for details about the anticipated itinerary.
- Berlin (capital of Germany, where Bonhoeffer lived and worked when the Nazi regime came to power)
- Wittenberg (where Luther posted the “95 Theses”)
- Leipzig (where Bach and many other outstanding musicians lived and worked)
- Erfurt (where Luther was a monk)
- Darmstadt (near Heidelberg two university towns)
Marcia J. Bunge, Ph.D. is Professor of Religion and the Bernhardson Distinguished Chair of Lutheran Studies at Gustavus Adolphus College (Minnesota) and Extraordinary Professor at NW University (South Africa). She received her B.A. in English and Music from St. Olaf College and her M.A. and Ph.D. in Theology from the University of Chicago. Bunge has spent over five years of her life in Germany (studying, pursuing research, or teaching), travelled there over twenty times, and speaks German fluently. She has also taken several student groups and one faculty group on similar trips to Germany, including a group of Gustavus students in 2017.
Approximate dates for 2022 are as follows:
Two to three pre-departure meetings: TBA during fall semester 2021. If you’re studying away during this semester, contact Professor Bunge for arrangements.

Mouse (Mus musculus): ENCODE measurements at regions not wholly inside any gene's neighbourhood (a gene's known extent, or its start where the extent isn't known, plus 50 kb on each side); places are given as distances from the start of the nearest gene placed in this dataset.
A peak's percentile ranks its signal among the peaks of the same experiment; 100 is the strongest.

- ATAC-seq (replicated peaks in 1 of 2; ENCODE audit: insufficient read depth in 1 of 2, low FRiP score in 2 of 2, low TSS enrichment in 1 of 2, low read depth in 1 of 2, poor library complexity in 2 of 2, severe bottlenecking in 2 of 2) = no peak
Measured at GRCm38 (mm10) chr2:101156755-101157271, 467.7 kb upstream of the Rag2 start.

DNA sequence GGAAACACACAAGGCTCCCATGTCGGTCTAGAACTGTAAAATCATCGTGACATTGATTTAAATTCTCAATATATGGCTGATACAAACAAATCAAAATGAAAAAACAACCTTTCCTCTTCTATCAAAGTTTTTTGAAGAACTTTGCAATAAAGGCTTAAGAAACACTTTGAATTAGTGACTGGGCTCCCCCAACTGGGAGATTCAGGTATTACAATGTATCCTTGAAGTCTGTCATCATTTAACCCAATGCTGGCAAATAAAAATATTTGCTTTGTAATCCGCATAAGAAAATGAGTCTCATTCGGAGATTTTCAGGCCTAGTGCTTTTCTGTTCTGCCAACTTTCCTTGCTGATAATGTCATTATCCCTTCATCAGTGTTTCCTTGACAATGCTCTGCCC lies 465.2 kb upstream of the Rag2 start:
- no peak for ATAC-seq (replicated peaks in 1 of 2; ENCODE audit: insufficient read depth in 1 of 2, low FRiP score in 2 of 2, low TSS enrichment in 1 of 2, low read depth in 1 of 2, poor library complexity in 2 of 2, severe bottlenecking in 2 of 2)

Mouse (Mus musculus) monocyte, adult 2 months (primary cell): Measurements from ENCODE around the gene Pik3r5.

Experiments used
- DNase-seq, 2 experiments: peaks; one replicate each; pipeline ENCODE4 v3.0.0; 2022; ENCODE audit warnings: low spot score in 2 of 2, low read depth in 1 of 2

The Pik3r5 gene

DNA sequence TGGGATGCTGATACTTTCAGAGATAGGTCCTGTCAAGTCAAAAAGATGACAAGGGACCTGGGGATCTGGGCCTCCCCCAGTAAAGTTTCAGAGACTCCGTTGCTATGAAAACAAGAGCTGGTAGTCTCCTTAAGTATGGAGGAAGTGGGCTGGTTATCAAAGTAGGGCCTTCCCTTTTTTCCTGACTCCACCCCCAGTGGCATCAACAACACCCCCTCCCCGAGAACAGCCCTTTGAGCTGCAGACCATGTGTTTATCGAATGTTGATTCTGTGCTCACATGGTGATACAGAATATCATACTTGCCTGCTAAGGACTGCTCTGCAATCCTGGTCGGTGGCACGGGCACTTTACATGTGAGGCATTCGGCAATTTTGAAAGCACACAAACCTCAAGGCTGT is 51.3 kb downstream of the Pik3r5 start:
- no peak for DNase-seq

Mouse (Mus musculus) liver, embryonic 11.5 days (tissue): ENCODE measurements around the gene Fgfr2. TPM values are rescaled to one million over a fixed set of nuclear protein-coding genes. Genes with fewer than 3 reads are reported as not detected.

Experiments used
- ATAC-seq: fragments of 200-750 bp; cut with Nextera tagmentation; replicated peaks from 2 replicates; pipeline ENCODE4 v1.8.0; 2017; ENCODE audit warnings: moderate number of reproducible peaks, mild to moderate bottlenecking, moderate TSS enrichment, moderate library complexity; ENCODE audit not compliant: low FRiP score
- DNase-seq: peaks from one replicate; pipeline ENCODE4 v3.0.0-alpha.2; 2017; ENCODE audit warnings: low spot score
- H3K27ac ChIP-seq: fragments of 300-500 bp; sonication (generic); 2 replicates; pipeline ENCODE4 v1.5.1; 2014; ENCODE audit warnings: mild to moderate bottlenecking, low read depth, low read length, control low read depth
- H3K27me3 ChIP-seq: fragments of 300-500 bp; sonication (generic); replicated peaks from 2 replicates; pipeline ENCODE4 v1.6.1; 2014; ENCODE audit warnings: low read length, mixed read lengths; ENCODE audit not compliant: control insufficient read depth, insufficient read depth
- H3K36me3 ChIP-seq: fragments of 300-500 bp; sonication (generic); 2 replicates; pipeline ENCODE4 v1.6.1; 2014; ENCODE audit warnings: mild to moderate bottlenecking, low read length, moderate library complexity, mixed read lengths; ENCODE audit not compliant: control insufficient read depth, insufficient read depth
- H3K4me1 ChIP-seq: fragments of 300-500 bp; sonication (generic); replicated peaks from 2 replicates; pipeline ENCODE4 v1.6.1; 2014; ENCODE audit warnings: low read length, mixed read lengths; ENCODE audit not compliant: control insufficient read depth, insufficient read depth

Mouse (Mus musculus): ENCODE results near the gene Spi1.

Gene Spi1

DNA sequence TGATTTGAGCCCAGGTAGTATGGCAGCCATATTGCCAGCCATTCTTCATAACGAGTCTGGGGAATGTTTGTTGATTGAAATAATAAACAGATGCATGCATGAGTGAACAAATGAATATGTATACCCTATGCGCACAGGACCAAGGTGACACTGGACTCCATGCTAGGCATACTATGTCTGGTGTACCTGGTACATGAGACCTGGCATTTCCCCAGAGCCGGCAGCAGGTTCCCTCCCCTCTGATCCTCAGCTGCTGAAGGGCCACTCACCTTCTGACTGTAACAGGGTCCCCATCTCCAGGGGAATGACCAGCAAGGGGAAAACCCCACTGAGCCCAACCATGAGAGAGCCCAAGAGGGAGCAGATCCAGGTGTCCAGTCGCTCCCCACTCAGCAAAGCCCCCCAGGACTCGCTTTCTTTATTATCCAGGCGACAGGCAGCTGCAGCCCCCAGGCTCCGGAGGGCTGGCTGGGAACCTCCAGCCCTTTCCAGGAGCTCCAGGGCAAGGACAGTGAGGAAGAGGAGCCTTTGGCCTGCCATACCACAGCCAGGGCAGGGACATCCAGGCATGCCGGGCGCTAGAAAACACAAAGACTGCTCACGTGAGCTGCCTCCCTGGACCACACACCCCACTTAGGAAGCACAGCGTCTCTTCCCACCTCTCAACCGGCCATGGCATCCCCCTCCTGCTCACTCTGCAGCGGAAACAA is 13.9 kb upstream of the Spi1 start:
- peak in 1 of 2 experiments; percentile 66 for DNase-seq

Departure from USA: January 3, 2022
On-site program: January 4-22, 2022
Anticipated accommodations will include hotels, the monastery where Martin Luther was a monk, and a dorm-like setting at the Colleg Wittenberg. The program’s accommodations are all located in the heart of the historical portions of the cities.
The program fee will be $4,950 to $5,450, depending on final enrollment. The fee will cover round-trip airfare to Europe, lodging, local transportation, entrance fees and excursions, and two meals per day. Students should budget an additional $200 to $300 for one meal per day and personal expenses.
All Gustavus Adolphus College students who meet the general study away requirements are welcome to apply.
Students must complete the online application by May 1, 2021.
Entry visas and passports
Currently, U.S citizens do not need an entry visa for Germany for stays of 90 days or less. All students who are not U.S. citizens are advised to contact Bryan Messerly to check in about possible additional visa needs. All program participants must have a passport that is valid through at least July 31, 2022, by the start of Fall 2021 semester.
The information in this online brochure is subject to change. Please contact CICE with questions.